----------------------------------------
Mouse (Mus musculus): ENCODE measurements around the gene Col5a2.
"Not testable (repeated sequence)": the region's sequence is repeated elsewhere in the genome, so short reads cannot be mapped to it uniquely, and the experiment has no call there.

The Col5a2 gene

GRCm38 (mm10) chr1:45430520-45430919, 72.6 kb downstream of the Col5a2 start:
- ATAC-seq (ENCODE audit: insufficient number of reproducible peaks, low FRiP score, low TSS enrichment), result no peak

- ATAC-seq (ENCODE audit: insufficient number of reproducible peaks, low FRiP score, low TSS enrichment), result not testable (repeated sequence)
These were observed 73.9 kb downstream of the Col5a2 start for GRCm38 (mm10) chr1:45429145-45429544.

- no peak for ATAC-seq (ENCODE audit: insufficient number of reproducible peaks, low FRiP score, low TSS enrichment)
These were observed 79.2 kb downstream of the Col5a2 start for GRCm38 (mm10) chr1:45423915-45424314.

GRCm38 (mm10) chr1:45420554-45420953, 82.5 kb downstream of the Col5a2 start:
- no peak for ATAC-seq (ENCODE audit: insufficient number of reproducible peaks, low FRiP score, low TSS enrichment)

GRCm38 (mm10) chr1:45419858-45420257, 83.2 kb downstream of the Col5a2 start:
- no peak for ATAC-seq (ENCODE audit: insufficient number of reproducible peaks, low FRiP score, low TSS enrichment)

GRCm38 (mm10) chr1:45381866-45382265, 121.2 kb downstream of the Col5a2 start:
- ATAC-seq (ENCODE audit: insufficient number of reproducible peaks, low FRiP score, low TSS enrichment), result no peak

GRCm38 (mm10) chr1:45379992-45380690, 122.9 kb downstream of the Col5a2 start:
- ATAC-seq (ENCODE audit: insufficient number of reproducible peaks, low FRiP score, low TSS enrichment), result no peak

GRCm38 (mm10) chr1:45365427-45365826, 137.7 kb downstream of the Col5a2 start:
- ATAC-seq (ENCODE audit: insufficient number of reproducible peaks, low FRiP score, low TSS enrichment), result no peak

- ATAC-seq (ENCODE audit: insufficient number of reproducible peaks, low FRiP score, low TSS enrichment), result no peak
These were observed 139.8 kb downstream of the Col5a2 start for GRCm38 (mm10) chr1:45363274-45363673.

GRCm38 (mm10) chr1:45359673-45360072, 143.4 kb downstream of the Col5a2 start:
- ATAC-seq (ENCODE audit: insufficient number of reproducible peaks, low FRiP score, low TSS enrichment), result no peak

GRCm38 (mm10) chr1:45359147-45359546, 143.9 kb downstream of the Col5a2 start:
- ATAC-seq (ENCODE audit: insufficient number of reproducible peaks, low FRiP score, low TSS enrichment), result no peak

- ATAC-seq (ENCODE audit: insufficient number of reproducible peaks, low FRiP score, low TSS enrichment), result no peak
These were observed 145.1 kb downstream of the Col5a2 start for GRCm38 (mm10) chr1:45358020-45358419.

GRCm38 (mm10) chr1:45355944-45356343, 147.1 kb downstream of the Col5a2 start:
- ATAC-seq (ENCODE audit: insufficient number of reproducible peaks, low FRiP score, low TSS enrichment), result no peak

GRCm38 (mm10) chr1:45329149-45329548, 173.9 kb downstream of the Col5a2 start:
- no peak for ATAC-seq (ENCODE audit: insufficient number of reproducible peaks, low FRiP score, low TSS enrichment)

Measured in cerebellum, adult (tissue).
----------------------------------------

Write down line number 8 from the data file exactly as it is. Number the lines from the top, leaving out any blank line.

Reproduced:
- no peak for ATAC-seq (ENCODE audit: insufficient number of reproducible peaks, low FRiP score, low TSS enrichment)